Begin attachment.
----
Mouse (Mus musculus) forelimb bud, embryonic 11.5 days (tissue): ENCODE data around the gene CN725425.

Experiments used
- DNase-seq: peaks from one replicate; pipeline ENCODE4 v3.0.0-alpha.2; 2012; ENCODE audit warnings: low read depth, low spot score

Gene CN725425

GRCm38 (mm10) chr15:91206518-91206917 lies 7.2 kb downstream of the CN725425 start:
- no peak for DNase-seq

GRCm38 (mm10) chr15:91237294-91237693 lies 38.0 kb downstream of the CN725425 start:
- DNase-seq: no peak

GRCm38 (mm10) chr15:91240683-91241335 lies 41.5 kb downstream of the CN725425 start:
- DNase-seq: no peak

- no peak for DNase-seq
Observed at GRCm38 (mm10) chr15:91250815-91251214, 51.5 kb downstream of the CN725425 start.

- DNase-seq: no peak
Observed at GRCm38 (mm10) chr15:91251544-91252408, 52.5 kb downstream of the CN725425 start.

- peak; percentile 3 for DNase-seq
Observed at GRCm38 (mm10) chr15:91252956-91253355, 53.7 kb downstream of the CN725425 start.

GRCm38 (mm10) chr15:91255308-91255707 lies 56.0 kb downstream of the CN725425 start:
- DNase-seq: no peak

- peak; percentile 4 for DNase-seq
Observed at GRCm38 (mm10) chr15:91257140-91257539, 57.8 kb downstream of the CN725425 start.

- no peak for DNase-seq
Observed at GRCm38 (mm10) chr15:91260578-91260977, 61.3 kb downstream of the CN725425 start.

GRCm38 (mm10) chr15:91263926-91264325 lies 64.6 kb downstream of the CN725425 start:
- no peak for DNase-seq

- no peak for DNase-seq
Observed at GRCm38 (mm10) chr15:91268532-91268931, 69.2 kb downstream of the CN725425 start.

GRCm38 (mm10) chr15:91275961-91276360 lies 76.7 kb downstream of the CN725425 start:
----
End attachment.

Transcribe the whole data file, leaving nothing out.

Mouse (Mus musculus) forelimb bud, embryonic 11.5 days (tissue): ENCODE data around the gene CN725425.

Experiments used
- DNase-seq: peaks from one replicate; pipeline ENCODE4 v3.0.0-alpha.2; 2012; ENCODE audit warnings: low read depth, low spot score

Gene CN725425

GRCm38 (mm10) chr15:91206518-91206917 lies 7.2 kb downstream of the CN725425 start:
- no peak for DNase-seq

GRCm38 (mm10) chr15:91237294-91237693 lies 38.0 kb downstream of the CN725425 start:
- DNase-seq: no peak

GRCm38 (mm10) chr15:91240683-91241335 lies 41.5 kb downstream of the CN725425 start:
- DNase-seq: no peak

- no peak for DNase-seq
Observed at GRCm38 (mm10) chr15:91250815-91251214, 51.5 kb downstream of the CN725425 start.

- DNase-seq: no peak
Observed at GRCm38 (mm10) chr15:91251544-91252408, 52.5 kb downstream of the CN725425 start.

- peak; percentile 3 for DNase-seq
Observed at GRCm38 (mm10) chr15:91252956-91253355, 53.7 kb downstream of the CN725425 start.

GRCm38 (mm10) chr15:91255308-91255707 lies 56.0 kb downstream of the CN725425 start:
- DNase-seq: no peak

- peak; percentile 4 for DNase-seq
Observed at GRCm38 (mm10) chr15:91257140-91257539, 57.8 kb downstream of the CN725425 start.

- no peak for DNase-seq
Observed at GRCm38 (mm10) chr15:91260578-91260977, 61.3 kb downstream of the CN725425 start.

GRCm38 (mm10) chr15:91263926-91264325 lies 64.6 kb downstream of the CN725425 start:
- no peak for DNase-seq

- no peak for DNase-seq
Observed at GRCm38 (mm10) chr15:91268532-91268931, 69.2 kb downstream of the CN725425 start.

GRCm38 (mm10) chr15:91275961-91276360 lies 76.7 kb downstream of the CN725425 start: